I need to store large amounts of metering data in a database. A record consists of an id that identifies the data's source, a timestamp and a value. The records are later retrieved via the id and their timestamp.
According to my previous experience (I am developing the successor of an application that's been in productive use over the last five years), disk i/o is the relevant performance bottleneck for data retrieval. (See also this other question of mine).
As I am never looking for single rows but always for (possibly large) groups of rows that match a range of ids and timestamps, a pretty obvious optimization seems to be to store larger, compressed chunks of data that are accessed by a much smaller index (e. g. by a day number) and is decompressed and filtered on the fly by the application.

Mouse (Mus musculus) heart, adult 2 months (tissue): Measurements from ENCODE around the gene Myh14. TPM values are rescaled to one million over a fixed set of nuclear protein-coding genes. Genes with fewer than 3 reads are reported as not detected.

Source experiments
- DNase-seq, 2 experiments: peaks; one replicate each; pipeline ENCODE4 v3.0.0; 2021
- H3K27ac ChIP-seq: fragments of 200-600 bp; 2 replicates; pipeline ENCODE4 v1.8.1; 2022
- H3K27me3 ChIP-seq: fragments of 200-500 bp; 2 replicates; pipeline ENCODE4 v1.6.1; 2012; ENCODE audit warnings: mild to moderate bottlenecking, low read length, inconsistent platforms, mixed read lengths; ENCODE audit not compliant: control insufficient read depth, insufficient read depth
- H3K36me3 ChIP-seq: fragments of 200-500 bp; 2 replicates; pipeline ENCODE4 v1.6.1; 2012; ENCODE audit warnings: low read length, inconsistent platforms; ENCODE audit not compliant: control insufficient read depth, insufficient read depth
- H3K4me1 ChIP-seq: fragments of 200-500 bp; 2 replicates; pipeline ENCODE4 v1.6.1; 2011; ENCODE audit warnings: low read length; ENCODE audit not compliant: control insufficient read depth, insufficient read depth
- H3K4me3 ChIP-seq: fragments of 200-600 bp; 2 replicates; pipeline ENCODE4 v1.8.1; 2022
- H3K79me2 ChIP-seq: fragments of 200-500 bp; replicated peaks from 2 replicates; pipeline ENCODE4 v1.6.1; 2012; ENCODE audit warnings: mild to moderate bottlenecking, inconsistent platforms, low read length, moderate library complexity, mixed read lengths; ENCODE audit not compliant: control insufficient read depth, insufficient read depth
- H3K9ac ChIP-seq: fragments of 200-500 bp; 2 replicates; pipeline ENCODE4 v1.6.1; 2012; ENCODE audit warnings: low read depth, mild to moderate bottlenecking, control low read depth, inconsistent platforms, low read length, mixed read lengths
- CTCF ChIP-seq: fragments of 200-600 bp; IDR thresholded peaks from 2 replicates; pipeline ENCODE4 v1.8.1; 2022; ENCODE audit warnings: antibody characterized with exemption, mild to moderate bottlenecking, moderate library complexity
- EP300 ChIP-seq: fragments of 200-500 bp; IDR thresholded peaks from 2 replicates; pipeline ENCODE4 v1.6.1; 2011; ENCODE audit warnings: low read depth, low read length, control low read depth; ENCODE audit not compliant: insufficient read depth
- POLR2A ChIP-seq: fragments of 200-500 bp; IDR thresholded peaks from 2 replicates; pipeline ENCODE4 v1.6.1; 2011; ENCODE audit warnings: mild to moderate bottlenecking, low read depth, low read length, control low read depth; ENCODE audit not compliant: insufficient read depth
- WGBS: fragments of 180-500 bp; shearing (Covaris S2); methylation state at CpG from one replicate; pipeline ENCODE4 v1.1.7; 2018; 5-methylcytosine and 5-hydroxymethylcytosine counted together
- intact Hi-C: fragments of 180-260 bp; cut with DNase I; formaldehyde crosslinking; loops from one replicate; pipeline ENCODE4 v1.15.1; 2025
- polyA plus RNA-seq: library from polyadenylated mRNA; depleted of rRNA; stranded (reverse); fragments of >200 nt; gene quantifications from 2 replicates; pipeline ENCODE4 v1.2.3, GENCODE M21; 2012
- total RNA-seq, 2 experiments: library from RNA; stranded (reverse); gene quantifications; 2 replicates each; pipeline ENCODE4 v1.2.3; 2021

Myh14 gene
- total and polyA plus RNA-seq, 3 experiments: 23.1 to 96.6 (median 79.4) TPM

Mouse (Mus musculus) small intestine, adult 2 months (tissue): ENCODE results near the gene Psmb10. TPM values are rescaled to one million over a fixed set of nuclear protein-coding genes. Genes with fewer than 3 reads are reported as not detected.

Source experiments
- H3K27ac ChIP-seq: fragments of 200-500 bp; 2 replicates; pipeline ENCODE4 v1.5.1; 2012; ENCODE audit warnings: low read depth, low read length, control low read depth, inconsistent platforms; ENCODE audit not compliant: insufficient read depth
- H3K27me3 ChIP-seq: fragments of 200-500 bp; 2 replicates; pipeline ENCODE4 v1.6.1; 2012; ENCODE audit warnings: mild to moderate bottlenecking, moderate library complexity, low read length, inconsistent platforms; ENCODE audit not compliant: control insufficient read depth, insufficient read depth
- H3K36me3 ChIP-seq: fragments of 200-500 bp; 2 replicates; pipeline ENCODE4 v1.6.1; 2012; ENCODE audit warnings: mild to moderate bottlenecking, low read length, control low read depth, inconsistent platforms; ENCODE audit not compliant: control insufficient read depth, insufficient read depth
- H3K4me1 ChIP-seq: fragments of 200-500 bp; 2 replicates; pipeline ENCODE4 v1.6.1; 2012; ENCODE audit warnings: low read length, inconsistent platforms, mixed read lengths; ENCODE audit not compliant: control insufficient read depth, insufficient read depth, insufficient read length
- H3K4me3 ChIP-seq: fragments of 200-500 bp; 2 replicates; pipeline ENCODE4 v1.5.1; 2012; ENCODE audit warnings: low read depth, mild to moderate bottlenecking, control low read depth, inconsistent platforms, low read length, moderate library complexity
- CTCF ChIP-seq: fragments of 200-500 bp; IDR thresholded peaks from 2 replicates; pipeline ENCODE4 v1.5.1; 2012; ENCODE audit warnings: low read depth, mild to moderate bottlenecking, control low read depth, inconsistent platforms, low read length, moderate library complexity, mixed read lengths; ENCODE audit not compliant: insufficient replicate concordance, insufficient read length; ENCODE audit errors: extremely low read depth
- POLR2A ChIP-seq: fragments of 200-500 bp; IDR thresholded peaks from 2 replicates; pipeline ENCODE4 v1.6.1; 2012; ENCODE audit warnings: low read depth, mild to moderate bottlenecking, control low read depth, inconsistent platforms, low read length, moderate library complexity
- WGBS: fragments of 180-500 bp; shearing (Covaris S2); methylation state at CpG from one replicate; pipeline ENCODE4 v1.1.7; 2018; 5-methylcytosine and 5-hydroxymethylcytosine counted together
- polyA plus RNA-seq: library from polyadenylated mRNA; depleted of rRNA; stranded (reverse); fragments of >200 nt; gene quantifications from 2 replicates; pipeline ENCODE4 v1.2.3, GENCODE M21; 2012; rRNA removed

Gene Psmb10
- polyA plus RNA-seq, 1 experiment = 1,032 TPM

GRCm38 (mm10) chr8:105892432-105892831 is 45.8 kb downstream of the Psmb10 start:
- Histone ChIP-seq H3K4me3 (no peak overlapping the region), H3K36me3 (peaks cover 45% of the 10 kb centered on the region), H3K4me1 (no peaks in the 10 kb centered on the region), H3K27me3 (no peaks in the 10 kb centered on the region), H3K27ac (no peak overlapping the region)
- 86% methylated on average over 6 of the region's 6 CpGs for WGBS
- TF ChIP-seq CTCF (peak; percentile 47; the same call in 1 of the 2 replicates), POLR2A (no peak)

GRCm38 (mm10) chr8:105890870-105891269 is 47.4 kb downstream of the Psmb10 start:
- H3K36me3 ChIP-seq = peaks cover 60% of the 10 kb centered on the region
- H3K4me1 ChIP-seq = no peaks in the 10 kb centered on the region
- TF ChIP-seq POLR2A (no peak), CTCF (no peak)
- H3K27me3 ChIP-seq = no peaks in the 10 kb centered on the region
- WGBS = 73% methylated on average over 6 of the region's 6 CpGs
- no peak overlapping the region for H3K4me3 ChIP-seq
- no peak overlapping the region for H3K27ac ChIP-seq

What I'm looking for is the best strategy for deciding what portion of the data to put in one chunk. In a perfect world, each user request would be fulfilled by retrieving one chunk of data and using most or all of it. So I want to minimize the amount of chunks I have to load for each request and I want to minimize excess data per chunk.
I'll post an answer below containing my ideas so far, and make it community property so you can expand on it. Of course, if you have a different approach, post your own.
ETA: S. Lott has posted this answer below, which is helpful to the discussion even if I can't use it directly (see my comments). The point here is that the "dimensions" to my "facts" are (and should be) influenced by the end user and change over time. This is a core feature of the app and actually the reason I wound up with this question in the first place.